Catholic, Muslim leaders make interfaith commitment

Australian Catholic and Muslim leadersAustralian Catholic and Muslim leaders have adopted an interfaith commitment statement on the first anniversary of Pope Francis and Al-Azhar Grand Mufti Dr Ahmed al-Tayyeb signing the Document on Human Fraternity.


The anniversary was marked at an event at Australian Catholic University’s North Sydney campus on Tuesday attended by dozens of people from the two faith traditions.

Archbishop Adolfo Tito Yllana, the apostolic nuncio to Australia, and Bishop Michael McKenna, chair of the Bishops Commission for Christian Unity and Inter-religious Dialogue, were among the Catholic leaders at the event, along with Melkite Bishop Robert Rabbat, Chaldean Archbishop Amel Nona and Sydney Auxiliary Bishop Terry Brady.

Dr Ibrahim Abu Mohammed, the Grand Mufti of Australia, and Sheik Shafiq Abdullah Khan, chair of the Australian Islamic Cultural Centre, signed the document on behalf of Australian Muslims.

A representative of the embassy of the United Arab Emirates, where the Document on Human Fraternity was signed in February 2019, was on hand. Members of other faith communities were also at the event.

The Australian document – signed by Bishop McKenna, ACU deputy vice-chancellor Professor Hayden Ramsay on behalf of the Catholic Church – upholds, recognises and commits to a number of values.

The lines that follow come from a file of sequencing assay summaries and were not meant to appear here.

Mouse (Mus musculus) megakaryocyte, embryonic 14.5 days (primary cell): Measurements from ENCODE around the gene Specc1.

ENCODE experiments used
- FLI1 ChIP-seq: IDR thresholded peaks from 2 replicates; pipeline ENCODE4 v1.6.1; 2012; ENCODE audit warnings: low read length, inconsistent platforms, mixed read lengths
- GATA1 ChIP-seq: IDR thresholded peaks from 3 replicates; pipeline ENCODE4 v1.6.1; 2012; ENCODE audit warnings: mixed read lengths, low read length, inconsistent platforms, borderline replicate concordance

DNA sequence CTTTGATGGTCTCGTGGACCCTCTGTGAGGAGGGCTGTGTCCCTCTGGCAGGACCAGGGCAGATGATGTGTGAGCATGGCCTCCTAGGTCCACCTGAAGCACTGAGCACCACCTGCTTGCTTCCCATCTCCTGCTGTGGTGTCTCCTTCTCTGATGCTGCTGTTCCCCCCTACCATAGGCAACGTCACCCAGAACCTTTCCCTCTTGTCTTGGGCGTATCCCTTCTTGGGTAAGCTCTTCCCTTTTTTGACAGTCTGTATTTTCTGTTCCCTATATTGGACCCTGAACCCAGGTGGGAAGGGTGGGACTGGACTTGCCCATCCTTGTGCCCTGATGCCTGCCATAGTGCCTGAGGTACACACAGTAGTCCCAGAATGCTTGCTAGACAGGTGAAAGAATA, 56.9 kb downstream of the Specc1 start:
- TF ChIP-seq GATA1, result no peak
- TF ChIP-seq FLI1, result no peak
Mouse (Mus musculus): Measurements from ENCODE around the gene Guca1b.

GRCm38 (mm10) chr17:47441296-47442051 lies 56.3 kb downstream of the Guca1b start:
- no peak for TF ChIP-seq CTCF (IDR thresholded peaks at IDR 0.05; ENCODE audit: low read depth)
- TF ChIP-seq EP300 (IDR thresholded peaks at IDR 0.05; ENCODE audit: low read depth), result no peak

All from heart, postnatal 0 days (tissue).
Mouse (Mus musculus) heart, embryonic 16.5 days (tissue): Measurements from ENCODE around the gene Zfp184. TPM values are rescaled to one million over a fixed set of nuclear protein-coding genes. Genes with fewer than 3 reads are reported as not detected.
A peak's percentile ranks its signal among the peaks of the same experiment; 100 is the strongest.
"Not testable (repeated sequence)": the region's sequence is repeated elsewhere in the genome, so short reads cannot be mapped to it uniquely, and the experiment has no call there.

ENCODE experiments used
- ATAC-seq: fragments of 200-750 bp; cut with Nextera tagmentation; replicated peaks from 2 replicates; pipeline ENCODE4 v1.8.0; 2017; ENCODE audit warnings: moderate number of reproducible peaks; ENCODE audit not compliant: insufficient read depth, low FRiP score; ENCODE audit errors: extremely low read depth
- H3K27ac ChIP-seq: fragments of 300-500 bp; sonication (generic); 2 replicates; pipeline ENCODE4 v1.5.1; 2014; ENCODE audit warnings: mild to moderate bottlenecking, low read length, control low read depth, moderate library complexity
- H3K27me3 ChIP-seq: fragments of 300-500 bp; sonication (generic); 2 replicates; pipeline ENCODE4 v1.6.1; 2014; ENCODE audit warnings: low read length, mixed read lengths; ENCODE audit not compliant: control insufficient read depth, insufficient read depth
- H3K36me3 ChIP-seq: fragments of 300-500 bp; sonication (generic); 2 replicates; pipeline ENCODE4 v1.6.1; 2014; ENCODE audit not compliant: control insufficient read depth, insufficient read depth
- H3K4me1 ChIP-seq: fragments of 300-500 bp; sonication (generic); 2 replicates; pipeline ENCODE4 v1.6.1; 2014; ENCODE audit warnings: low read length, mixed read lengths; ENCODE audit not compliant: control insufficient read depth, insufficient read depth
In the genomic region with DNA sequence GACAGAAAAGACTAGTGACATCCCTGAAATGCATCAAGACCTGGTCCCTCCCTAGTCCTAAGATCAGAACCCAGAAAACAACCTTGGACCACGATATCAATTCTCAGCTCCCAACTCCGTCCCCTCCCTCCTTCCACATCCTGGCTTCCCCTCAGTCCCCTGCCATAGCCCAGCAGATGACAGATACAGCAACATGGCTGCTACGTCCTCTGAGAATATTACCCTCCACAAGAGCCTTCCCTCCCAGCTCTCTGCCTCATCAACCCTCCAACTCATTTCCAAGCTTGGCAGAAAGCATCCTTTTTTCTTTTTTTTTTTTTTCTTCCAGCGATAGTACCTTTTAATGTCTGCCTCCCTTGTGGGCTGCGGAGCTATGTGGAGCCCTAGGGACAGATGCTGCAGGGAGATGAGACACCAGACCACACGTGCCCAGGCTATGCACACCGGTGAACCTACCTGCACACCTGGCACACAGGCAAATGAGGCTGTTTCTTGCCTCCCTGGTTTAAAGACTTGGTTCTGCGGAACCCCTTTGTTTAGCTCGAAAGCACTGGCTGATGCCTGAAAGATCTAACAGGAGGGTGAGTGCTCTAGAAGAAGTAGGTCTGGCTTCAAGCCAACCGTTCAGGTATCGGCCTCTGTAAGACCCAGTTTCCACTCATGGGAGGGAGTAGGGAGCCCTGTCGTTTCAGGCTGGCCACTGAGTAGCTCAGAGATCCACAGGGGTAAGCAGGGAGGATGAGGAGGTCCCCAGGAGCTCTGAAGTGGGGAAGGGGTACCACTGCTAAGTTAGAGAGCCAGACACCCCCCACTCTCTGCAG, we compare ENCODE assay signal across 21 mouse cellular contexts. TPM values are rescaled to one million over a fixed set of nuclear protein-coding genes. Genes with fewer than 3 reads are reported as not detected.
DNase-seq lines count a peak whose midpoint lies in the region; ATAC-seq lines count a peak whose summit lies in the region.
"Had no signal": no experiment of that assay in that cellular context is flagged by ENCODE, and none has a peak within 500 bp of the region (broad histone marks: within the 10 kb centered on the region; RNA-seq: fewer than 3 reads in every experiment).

It upholds the concept of citizenship and the “capacity of every person to pursue the good and the true, through the exercise of the freedom of belief, thought expression and action”.

It recognises all human beings “as children of God by divine grace”, as brothers and sisters.

It commits to fraternity between believers, non-believers and people of good will and to the rejection of violence, hate, extremism and “the shedding of blood throughout the world”.

Archbishop Yllana said the document signed in 2019 was “rich in content as well as in significance” and has a relevance for all people of goodwill.

Bishop McKenna said people of faith are being marginalised in a number of contexts and a shared effort to safeguard their rights to belief and expression is critical.

Dr Mohammed, in words translated at the event, spoke of how the Australian document has the potential to combat the extremism that “destroys our people and our lands”.

“We are here to emphasise that Muslims and Catholics in Australia, among other faiths, have a common cause in agreeing to the principles established in the covenant for peaceful coexistence,” he said.

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Australian Catholic and Muslim leaders
Sheik Khan, Professor Ramsay, Bishop McKenna and Dr Mohammed with the signed interfaith commitment statement (Giovanni Portelli photo)

 

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